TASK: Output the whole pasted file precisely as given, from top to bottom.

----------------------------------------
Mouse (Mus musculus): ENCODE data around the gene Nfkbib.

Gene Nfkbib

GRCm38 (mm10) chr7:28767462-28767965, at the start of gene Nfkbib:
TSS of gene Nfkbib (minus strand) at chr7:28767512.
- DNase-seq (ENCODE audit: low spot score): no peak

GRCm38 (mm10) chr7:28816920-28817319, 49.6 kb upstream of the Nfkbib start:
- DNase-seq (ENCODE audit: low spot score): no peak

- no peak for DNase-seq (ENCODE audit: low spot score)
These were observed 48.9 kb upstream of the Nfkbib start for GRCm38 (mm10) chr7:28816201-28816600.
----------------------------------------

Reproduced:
Mouse (Mus musculus): ENCODE data around the gene Nfkbib.

Gene Nfkbib

GRCm38 (mm10) chr7:28767462-28767965, at the start of gene Nfkbib:
TSS of gene Nfkbib (minus strand) at chr7:28767512.
- DNase-seq (ENCODE audit: low spot score): no peak

GRCm38 (mm10) chr7:28816920-28817319, 49.6 kb upstream of the Nfkbib start:
- DNase-seq (ENCODE audit: low spot score): no peak

- no peak for DNase-seq (ENCODE audit: low spot score)
These were observed 48.9 kb upstream of the Nfkbib start for GRCm38 (mm10) chr7:28816201-28816600.